The SEC recently sanctioned a former portfolio manager under Rule 38a-1(c) of the Investment Company Act, which prohibits misleading and obstructing a chief compliance officer (CCO). Carl Johns, the portolio manager in question forged documents, concealing his failure to report personal trades and misleading the firm’s CCO.
According to the SEC, Johns concealed the trades in quarterly and annual trading reports that he submitted to the CCO by altering brokerage statements and other documents that he attached to the reports. Johns later tried to cover up his misconduct by creating false trade pre-approval from the firm’s CCO and backdating trade confirmations.
To make things worse, Johns allegedly misled the firm’s CCO in her investigation of his trading activities, making false statements and physically altering hard copy files.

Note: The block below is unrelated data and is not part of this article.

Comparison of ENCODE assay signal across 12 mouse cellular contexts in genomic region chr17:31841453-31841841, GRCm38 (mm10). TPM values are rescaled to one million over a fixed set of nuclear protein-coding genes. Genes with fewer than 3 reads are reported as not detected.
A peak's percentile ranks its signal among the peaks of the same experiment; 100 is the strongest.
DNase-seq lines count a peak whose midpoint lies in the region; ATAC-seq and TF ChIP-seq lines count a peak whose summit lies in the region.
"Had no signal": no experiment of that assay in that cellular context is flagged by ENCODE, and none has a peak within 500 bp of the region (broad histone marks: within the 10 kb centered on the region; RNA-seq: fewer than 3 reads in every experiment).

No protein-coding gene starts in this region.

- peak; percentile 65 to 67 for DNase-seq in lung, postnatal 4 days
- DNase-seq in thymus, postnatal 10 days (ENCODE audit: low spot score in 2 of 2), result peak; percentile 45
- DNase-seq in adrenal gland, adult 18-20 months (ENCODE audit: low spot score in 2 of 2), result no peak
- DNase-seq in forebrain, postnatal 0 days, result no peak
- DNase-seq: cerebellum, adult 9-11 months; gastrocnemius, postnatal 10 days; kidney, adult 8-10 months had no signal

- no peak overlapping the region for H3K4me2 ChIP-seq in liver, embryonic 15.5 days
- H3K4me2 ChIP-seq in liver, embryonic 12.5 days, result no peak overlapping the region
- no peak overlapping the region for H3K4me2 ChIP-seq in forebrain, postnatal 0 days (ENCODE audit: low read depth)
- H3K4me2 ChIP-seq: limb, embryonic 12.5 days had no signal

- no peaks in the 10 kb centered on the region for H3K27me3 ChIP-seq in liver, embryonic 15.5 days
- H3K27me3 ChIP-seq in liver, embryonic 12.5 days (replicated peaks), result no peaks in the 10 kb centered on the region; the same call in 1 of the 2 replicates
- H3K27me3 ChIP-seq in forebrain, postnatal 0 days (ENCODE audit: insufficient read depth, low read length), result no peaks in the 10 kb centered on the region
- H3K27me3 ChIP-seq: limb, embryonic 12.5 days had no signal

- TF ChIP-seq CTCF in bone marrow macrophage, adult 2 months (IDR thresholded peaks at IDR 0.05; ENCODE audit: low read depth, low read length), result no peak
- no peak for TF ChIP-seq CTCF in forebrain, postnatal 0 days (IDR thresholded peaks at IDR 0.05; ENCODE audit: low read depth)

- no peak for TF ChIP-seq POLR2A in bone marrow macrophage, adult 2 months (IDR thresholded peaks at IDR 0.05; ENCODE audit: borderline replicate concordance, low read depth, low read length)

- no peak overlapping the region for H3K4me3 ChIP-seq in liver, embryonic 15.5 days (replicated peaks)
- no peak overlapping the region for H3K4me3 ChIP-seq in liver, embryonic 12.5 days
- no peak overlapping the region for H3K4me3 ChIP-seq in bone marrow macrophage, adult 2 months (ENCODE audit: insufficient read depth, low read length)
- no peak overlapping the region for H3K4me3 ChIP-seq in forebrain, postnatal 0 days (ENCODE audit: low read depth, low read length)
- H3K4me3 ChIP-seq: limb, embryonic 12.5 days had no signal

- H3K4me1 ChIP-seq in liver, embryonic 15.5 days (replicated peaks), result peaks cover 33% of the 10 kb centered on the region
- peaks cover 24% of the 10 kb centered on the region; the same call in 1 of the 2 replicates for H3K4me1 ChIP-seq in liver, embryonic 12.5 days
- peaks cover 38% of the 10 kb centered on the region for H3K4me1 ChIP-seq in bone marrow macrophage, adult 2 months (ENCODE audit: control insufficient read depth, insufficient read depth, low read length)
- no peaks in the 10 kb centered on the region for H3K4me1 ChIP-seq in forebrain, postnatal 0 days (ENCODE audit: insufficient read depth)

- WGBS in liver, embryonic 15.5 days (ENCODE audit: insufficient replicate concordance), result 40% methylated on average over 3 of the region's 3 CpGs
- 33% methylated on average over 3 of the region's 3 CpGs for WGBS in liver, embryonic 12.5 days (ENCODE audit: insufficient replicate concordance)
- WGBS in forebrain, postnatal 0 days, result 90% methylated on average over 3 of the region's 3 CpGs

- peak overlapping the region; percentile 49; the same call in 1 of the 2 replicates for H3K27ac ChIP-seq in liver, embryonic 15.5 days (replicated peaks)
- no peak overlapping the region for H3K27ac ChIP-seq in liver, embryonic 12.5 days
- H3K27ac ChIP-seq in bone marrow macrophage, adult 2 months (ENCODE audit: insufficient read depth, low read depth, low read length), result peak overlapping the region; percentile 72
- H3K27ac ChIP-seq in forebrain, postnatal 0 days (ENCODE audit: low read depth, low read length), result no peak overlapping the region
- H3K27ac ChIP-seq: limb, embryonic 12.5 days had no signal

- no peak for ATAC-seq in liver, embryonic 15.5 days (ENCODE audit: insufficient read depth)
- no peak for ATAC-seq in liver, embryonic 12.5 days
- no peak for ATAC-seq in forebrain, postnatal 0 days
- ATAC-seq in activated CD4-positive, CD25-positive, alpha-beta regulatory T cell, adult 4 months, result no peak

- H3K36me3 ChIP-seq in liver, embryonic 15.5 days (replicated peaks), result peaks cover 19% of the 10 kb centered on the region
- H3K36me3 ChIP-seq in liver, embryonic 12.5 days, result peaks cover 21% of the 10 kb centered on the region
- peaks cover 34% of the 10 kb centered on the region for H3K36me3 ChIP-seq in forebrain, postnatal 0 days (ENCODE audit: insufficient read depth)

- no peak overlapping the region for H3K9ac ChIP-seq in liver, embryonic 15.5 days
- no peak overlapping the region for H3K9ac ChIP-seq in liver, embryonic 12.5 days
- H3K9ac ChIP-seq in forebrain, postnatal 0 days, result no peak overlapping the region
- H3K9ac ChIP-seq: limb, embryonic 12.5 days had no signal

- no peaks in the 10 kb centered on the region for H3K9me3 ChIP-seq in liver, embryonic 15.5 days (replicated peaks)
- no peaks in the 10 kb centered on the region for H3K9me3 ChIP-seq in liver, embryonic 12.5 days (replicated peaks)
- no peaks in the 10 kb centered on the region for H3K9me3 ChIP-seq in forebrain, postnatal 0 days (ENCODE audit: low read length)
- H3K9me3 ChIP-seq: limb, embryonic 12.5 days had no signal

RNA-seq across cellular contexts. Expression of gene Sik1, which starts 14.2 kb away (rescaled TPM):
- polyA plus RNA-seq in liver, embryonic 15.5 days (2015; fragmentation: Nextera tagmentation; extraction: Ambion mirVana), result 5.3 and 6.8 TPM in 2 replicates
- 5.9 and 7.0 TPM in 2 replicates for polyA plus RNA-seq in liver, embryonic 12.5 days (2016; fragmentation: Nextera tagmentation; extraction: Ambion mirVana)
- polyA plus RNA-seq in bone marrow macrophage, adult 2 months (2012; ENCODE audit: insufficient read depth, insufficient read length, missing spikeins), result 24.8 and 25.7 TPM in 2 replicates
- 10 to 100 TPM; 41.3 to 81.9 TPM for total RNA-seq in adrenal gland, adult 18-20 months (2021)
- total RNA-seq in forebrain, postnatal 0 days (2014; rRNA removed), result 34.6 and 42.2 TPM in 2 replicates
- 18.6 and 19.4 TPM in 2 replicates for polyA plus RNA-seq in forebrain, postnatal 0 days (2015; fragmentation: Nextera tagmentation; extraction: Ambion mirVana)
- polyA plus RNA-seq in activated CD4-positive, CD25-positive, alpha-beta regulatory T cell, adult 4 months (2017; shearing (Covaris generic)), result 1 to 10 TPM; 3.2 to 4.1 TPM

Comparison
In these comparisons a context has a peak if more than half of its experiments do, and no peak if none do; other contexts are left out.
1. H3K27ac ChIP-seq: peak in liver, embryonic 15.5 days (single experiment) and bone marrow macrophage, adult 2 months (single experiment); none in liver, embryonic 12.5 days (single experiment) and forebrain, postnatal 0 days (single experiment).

“Securities industry professionals have an obligation to adhere to compliance policies, and they certainly must not interfere with the chief compliance officers who enforce those policies,” said Julie Lutz, Acting Co-Director of the SEC’s Denver Regional Office. “Johns set out to cover up his compliance failures by creating false documents and misleading his firm’s CCO.”
To resolve the case, Johns agreed to pay more than $350,000 and be barred from the securities industry for at least five years.